The three-day general strike called by Maoists this week was not what most people in Nepal had expected to witness at the start of the year.  

At that time, Maoist leader Pushpa Kamal Dahal also known as Prachanda, headed a government which came to power after his party swept elections in 2008.   

But hopes for peace received a serious jolt in May when Prachanda quit, and his party walked out of the government after the president overruled his bid to sack the army chief.

Since then the country has returned to a familiar pattern of strikes and protest rallies led by the former guerillas. Even more serious was a bid by Maoist activists to grab land in the countryside earlier this month leading to a clash in which four people were killed.

During the latest strike which began Sunday, the Maoists shut down the capital Kathmandu, blocked highways, damaged vehicles and clashed with police.  

The editor of Nepali Times, Kunda Dixit, says the Maoists are using these tactics to get back into government.    

"The end goal is, let the protests escalate, frustrations of the public, let it boil over, and then they can swing into power through street protests or an urban uprising. That seems to be the plan at least as far as the hardcore is concerned," said Dixit.

The governing coalition is blaming the Maoists for insincerity in implementing the peace deal, under which they abandoned their decade long guerrilla war, and entered mainstream politics.     
However political analysts point out that the two major parties within the governing coalition - the Nepali Congress and the Communist UML party -- are equally to blame for refusing to negotiate with the Maoists. The Maoists want the President to apologize for refusing to obey their orders when they were in power -- a demand the government has refused to concede.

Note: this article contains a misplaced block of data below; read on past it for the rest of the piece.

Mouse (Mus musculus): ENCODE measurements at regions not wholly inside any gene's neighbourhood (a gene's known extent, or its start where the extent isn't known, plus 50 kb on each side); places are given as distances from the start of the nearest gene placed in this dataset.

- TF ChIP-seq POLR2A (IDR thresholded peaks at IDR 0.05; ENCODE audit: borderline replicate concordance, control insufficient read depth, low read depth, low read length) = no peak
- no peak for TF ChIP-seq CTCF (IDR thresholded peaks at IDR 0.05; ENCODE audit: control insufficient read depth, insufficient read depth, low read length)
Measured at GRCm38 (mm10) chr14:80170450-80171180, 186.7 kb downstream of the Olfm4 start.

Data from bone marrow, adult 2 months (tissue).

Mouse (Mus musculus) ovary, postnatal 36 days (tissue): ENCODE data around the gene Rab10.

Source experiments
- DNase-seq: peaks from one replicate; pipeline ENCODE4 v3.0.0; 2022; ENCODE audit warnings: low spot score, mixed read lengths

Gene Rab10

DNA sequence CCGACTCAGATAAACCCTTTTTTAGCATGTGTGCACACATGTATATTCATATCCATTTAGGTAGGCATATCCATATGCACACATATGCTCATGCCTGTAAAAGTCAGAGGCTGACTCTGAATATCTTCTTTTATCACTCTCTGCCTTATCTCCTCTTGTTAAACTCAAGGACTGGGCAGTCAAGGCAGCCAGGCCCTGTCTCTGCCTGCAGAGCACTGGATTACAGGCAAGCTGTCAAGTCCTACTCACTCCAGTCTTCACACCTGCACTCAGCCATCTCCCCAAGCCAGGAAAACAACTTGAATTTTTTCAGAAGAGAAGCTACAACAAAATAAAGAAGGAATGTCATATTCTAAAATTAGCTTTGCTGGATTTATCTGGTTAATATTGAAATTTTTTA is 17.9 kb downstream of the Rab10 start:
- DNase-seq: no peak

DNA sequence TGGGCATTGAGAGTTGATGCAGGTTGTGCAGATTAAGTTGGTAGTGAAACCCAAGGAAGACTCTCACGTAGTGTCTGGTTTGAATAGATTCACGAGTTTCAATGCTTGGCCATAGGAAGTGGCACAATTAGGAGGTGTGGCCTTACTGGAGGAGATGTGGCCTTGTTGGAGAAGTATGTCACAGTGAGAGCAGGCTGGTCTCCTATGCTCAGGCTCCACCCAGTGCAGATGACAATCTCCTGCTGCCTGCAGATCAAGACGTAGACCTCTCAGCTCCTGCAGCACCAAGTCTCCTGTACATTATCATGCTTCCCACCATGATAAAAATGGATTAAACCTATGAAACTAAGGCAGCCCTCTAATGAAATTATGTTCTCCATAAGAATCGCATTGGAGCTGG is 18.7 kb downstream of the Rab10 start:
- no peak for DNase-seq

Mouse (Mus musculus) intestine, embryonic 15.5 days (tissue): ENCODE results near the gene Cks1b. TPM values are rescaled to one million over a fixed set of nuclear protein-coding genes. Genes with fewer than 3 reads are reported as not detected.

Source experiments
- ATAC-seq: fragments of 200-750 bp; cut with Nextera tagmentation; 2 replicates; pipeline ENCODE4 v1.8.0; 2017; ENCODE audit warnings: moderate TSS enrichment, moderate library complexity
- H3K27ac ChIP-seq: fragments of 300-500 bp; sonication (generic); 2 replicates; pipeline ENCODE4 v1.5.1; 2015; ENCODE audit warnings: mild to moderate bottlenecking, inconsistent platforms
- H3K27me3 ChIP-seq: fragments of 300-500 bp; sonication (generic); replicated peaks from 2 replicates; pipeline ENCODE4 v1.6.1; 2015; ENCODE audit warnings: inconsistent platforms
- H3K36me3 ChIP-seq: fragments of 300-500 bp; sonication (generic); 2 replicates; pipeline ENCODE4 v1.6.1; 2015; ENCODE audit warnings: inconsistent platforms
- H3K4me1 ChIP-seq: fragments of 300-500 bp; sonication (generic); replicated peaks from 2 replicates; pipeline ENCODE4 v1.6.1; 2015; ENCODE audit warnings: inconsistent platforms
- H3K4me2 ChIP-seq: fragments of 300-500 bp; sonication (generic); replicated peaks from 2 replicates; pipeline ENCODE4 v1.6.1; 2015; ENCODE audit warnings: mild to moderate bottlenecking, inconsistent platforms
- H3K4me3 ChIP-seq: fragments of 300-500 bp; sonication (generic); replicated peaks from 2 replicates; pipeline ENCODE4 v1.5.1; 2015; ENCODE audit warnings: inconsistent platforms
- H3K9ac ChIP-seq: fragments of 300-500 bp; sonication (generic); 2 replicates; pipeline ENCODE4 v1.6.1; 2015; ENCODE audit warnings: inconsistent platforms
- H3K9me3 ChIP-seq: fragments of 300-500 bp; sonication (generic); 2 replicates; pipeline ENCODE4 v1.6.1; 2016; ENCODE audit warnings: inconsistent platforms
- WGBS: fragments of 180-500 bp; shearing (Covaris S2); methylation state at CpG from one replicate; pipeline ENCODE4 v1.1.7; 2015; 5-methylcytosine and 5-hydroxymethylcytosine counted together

The head of Nepal's Center for Contemporary Studies, Lok Raj Baral, says the political parties are wary of the Maoists who emerged as the single largest party in the last election, and are not prepared to compromise with the Maoists.  

"The other parties are very rigid, and the Maoists after all they are pushed too far. They are scared of the Maoists, that is the main reason. It is not good for our peace process," Baral said.  

The growing gulf between the main political parties and the Maoists has virtually brought the peace process to a standstill. In parliament the Maoists have led a protest campaign blocking most legislation. And while all political parties including the Maoists say they remain committed to writing a new constitution for the country, few expect it to be ready by its May 2010 deadline if the deadlock persists.  

Central to the impasse between the two sides is also the issue of what will happen to about 20,000 former Maoist fighters who have been living in United Nations supervised camps since the insurgency ended three years ago. The army has so far refused to integrate them into its ranks as demanded by the Maoists, saying the fighters are politically indoctrinated.

Kunda Dixit says the growing influence of hardliners among the major political parties and the Maoists also poses a threat to the peace process.          

"There is also a very dangerous right wing tendency, now within the two non-Maoist parties as well as parts of the army which think that the entire peace process was a mistake, we gave too much away to the Maoists and then on the Maoist side there is the whole radical wing, the commanders in the field who have been stewing in U-N supervised camps now for three years and they are getting impatient, both sides are under pressure from the hard core," said Dixit.    

As the political bickering continues, there is growing disillusionment among ordinary Nepalese that the end of the country's civil war has not meant the return of peace to the country. And fears are growing that the country could even return to conflict if the impasse is not resolved soon.